March 11th, 2012 | Uncategorized | 1 Comment
What a difference a week makes in a puppy’s life. I had to choose a whole new selection for the afternoon at Pacific Pets in Stanley because last week’s group (the sharpei pups) were all in foster homes, two of them waiting for their adoption interview to see if they would be chosen (both were!) and the other pair also under the ‘maybe’ status. A puppy’s whole future depends on luck; the timing of its birth (being ‘ripe’ for adoption in mid-summer is the worst timing), how it looks and who the adopter is. Will it be someone who knows what the commitment to a life means or someone who is thinking, even as the adoption paperwork is being signed, that they will simply get rid of the dog when it becomes inconvenient.
That’s the hardest part of doing adoptions for me, that I have to trust what I hear while at the same time knowing that things can change very quickly. I have just been scanning through the newest photos of some Tai Po dogs posted on Facebook, and there are always some that are returnees, adopted as puppies and back with us as adults. A lot of puppies leave HKDR and have the most amazing lives, their past completely forgotten, while others can only dream of the short period when they too had a home. I have several on Lamma, the most recent being Crumble, returned when she was only six months old, and the oldest being Bali. There’s
also Fido and Marnie who came back during their “teenage” period, a time when puppyhood meets becoming an adult, a confusing change in status for dogs as well as humans. Marnie in particular is the most loving dog, submissive and so easy to have around. She’s no trouble, just another dog that shouldn’t be with me because she was promised a home for life.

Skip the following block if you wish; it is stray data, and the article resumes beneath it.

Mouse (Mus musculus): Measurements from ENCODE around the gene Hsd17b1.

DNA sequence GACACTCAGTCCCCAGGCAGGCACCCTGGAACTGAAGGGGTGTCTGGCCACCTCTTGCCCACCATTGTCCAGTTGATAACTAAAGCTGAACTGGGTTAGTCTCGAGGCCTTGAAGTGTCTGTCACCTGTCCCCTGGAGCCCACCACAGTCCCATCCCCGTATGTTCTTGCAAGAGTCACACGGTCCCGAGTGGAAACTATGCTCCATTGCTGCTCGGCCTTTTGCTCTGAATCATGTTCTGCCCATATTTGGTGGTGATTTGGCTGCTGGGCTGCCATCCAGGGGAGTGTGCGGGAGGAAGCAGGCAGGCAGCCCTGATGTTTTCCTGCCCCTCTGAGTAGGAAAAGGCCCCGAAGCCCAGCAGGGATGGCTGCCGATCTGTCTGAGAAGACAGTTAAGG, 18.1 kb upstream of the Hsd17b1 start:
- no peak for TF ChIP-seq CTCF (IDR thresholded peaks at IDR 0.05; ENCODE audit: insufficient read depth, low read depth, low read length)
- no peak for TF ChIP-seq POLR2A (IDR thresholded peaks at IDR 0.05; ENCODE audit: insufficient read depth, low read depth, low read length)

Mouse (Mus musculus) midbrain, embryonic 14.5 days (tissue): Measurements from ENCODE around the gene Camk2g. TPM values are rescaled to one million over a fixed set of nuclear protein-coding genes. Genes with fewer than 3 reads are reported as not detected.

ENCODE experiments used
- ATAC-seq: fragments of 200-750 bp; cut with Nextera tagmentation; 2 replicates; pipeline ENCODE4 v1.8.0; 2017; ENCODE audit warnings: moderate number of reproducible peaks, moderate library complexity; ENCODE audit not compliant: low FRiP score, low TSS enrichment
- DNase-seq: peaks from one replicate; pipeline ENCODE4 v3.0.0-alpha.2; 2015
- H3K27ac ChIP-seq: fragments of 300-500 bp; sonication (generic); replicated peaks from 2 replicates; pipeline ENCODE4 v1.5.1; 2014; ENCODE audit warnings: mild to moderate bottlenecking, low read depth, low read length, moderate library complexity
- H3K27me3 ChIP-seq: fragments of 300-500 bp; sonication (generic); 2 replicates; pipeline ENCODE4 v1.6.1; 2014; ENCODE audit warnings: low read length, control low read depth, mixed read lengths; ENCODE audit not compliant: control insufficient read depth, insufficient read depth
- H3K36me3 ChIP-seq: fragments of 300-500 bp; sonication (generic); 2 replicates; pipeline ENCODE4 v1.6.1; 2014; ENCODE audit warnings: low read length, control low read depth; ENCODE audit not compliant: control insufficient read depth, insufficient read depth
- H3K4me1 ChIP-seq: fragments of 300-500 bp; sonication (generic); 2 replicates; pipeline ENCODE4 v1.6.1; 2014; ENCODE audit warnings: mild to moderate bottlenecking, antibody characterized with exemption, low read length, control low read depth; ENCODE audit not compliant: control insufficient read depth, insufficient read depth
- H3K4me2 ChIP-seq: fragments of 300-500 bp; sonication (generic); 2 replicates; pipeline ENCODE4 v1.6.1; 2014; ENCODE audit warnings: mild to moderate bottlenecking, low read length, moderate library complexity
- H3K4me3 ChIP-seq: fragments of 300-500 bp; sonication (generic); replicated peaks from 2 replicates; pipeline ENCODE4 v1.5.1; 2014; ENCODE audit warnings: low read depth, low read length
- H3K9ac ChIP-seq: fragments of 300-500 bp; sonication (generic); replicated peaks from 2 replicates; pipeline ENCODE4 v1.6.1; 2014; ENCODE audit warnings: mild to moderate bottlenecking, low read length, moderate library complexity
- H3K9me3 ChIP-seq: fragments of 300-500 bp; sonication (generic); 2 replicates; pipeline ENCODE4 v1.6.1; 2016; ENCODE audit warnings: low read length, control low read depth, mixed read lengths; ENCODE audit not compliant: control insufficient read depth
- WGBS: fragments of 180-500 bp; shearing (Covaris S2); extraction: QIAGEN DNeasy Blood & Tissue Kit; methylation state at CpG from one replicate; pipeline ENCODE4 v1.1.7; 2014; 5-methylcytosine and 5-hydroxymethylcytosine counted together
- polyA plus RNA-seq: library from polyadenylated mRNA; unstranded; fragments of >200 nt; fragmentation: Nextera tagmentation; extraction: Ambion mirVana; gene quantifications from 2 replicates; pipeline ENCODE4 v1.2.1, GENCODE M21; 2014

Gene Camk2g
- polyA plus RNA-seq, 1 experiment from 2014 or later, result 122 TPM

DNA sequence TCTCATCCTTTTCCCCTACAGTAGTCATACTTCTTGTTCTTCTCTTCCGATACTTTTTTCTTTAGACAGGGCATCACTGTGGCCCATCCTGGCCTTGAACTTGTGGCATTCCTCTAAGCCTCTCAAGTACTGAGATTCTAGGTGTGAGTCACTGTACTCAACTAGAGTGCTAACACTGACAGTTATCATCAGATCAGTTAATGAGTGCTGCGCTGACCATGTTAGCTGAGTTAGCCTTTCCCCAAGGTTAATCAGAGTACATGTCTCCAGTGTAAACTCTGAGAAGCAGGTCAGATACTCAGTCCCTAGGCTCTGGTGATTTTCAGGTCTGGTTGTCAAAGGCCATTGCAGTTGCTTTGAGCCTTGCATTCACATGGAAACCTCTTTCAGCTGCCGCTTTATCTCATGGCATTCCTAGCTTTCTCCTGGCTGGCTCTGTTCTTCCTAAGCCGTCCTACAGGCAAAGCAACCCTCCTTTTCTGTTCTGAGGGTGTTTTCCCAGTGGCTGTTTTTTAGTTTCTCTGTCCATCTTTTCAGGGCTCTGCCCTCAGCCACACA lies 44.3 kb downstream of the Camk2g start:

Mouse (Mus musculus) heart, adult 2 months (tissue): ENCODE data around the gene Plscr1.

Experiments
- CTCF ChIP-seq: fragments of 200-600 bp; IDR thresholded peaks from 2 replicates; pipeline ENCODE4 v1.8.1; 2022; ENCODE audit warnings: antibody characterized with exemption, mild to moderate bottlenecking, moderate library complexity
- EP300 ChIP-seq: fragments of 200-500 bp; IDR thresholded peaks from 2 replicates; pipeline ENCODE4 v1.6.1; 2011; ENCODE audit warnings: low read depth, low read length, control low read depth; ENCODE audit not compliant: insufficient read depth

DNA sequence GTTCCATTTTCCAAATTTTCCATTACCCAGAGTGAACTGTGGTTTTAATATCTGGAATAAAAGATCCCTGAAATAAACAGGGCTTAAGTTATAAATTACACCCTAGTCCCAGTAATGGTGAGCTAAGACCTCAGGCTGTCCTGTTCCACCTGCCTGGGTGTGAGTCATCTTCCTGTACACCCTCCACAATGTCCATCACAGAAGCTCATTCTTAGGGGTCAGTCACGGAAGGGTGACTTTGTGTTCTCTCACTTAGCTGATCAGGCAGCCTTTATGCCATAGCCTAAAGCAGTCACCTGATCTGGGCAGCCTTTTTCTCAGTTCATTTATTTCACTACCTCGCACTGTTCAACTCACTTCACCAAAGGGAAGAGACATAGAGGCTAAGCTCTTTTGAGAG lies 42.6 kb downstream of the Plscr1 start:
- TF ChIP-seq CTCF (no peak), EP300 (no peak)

Then there are those that are the hardest of all (for me), the ones that in the wild would never have survived, like Roley the blind boy. Would I have taken him from AFCD if I’d known about his disability? He was such a funny baby, a singleton in his kennel who came running towards me with his tail wagging so furiously, I didn’t even stop to think about checking his eyes when I picked him up and carried him out. I could see he had patchy skin (ringworm) but that’s never killed a dog, and it was only at Acorn, where he went for his routine check up and vaccination, that his rolled-up eyes were clear to see. Now he is a young adult, an amazing dog who has never let his blindness worry him, but I can see that he also has hip dysplasia and I have to make a decision about whether or not to have surgery done. He did have a adoption interview at one point and he even went to Whiskers’n'Paws, something he took in his stride as he does with everything else in life, but he is still with me.
Now I have another dilemma, that of the baby pup who spent too long in hospital (not Acorn) and has been back with me for a week now. The weakness that was one of the reasons for her extended hospitalisation has nothing to do with her health, as I can now see that she has something wrong with her back legs. Although she’s still tiny, she’s been with me for too long now, and fought so hard to survive, for me to be able to make any immediate dispassionate decision. Sometimes with new babies which turn out to have something very wrong with them, having them quickly euthanised is the kindest thing to do. It doesn’t happen too often, thank goodness, but it does happen from time to time. On Monday I’ll take this girl to be checked to see what the prognosis is, although that usually means waiting to see if and how the problem resolves itself, by which time it becomes impossible to make “that” final call.